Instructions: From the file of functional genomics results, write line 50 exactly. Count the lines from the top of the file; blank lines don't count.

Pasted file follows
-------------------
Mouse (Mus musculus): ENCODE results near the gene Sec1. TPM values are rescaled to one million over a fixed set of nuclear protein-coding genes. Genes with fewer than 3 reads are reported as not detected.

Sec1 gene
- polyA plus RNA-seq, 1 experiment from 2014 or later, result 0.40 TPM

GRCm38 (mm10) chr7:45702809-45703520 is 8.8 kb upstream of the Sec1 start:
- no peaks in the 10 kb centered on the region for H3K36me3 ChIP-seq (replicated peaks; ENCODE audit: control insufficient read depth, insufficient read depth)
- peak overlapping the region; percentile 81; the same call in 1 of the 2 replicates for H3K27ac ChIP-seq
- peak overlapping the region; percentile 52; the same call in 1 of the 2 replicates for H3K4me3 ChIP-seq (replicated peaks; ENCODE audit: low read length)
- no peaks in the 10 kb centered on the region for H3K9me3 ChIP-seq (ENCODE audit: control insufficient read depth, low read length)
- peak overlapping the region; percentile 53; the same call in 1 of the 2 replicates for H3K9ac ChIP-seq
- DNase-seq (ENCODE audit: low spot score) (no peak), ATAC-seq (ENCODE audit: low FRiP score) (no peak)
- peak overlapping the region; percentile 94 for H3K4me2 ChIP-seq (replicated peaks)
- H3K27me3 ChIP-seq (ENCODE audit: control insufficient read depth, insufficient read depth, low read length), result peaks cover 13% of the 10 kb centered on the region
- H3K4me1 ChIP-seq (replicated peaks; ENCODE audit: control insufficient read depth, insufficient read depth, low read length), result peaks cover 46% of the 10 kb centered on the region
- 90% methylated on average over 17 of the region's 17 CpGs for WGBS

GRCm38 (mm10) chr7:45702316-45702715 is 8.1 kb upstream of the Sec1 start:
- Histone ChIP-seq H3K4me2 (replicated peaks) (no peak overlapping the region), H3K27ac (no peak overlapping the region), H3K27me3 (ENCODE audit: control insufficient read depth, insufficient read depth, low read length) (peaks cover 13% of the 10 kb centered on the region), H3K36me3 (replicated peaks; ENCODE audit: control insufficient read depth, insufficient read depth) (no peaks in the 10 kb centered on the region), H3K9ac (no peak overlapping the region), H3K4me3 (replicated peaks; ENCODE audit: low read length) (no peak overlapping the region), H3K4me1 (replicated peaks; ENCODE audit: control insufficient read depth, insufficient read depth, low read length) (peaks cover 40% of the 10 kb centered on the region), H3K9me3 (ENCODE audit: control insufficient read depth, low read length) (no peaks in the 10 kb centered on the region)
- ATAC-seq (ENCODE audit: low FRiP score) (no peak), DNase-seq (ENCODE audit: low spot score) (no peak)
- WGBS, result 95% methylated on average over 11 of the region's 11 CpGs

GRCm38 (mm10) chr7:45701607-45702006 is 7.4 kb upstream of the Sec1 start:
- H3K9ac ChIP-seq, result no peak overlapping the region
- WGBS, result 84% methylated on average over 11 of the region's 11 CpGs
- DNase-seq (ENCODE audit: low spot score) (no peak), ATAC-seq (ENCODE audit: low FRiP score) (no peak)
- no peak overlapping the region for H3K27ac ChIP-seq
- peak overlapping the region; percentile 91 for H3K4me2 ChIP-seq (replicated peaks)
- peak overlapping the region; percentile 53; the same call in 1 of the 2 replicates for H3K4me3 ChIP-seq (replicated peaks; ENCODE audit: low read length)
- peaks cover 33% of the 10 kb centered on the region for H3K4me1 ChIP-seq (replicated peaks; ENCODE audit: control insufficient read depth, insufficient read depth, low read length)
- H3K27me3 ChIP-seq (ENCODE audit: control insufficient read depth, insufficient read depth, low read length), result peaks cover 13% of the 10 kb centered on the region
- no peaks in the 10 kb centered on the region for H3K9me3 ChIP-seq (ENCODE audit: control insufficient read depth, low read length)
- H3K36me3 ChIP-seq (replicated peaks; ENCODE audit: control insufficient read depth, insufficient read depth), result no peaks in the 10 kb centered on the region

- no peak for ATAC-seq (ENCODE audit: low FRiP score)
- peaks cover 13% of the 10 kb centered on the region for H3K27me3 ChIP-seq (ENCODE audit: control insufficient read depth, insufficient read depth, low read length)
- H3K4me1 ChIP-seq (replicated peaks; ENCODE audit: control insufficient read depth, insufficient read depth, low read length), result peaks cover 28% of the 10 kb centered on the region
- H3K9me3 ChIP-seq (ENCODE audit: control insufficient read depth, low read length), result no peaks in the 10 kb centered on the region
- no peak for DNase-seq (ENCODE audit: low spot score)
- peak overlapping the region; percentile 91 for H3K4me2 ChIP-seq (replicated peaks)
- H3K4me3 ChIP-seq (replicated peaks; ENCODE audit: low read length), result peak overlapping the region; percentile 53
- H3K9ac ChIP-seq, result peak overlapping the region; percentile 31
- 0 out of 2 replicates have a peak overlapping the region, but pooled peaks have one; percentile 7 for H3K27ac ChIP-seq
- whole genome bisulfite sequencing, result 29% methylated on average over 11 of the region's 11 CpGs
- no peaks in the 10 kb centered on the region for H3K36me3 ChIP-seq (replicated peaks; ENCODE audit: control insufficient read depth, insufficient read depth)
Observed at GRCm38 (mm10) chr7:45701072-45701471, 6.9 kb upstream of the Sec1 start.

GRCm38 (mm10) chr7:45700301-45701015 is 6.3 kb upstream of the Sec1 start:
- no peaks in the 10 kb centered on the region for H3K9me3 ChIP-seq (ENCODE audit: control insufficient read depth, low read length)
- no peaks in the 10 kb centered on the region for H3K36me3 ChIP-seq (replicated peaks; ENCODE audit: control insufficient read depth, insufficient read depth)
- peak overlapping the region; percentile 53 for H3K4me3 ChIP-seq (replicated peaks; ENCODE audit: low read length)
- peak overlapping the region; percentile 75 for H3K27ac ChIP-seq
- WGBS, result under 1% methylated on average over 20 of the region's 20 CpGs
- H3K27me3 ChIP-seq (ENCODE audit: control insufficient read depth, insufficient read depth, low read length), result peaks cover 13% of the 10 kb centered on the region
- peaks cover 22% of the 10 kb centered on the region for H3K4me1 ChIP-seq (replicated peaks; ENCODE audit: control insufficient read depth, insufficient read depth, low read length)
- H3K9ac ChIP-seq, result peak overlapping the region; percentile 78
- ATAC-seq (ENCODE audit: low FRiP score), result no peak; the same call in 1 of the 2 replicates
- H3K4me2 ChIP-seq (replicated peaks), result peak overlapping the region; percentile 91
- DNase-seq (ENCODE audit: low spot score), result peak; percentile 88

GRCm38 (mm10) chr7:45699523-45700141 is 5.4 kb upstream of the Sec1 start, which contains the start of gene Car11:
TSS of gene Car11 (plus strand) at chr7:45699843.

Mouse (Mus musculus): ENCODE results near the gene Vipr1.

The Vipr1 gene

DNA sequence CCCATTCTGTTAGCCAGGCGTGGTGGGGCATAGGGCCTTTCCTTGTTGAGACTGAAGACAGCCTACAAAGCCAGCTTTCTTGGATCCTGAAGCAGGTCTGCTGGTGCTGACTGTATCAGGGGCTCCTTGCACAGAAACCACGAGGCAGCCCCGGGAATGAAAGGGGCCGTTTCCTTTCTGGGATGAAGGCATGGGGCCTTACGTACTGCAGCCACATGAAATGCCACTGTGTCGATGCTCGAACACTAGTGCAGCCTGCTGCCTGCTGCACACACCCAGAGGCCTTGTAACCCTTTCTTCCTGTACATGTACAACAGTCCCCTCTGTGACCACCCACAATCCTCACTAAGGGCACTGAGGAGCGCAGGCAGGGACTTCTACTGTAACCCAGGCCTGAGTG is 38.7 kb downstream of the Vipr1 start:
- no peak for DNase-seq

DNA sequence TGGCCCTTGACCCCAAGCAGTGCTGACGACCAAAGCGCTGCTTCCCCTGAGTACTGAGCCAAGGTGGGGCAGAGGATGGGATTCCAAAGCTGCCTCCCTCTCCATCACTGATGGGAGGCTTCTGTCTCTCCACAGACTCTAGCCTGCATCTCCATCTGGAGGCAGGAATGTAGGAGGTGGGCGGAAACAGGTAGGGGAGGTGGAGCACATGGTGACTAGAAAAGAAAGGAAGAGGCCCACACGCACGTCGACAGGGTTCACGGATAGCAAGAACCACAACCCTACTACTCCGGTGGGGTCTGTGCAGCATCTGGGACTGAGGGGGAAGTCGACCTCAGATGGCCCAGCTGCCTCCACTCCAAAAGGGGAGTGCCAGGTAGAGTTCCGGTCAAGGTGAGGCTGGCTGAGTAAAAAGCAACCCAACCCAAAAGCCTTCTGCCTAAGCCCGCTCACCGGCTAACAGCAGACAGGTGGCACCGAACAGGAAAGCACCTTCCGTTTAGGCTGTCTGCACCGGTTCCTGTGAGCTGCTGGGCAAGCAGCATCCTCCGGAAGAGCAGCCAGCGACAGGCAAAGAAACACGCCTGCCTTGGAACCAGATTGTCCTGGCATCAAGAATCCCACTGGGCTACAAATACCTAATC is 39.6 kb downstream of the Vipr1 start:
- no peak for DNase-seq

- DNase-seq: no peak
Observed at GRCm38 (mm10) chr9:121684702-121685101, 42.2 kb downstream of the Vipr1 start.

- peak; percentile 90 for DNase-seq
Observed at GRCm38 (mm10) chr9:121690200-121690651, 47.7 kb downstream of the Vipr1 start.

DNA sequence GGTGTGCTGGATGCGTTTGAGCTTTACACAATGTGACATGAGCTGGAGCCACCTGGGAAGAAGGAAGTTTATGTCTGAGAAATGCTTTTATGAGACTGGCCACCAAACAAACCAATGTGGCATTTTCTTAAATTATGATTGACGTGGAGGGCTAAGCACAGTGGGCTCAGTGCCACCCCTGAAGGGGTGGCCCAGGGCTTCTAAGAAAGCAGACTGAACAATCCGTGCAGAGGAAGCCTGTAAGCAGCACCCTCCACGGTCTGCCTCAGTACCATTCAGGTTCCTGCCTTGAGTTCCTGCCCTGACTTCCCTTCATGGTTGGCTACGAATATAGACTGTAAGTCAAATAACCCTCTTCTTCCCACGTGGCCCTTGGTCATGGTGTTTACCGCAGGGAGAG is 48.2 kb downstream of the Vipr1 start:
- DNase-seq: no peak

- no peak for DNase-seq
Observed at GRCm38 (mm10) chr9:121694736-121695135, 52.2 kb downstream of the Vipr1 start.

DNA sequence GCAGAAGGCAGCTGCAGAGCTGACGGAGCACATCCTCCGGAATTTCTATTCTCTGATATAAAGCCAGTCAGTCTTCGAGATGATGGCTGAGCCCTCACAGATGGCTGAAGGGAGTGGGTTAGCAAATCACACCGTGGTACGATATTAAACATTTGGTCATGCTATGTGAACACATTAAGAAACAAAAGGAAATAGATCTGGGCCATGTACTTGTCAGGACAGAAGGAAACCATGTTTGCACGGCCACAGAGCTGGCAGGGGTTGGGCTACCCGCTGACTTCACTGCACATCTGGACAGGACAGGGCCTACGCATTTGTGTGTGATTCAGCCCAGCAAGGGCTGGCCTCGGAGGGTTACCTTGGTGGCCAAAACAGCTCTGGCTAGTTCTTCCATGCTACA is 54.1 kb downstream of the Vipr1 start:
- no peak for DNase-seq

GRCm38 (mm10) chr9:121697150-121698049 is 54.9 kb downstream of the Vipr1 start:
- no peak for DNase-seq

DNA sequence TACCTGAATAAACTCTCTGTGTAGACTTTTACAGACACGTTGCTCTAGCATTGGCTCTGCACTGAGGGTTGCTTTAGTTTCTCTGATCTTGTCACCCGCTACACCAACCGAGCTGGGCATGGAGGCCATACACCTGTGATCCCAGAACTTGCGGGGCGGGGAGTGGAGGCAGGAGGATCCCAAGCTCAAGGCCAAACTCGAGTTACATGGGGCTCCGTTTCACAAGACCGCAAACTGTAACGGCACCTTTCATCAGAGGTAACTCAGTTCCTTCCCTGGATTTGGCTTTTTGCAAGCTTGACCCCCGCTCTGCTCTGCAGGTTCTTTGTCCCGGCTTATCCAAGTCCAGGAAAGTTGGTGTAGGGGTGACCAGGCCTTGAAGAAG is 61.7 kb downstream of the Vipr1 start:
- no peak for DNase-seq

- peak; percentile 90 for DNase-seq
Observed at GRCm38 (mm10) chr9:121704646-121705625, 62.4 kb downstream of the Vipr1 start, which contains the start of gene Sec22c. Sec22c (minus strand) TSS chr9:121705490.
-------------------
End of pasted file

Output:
- H3K9ac ChIP-seq, result peak overlapping the region; percentile 78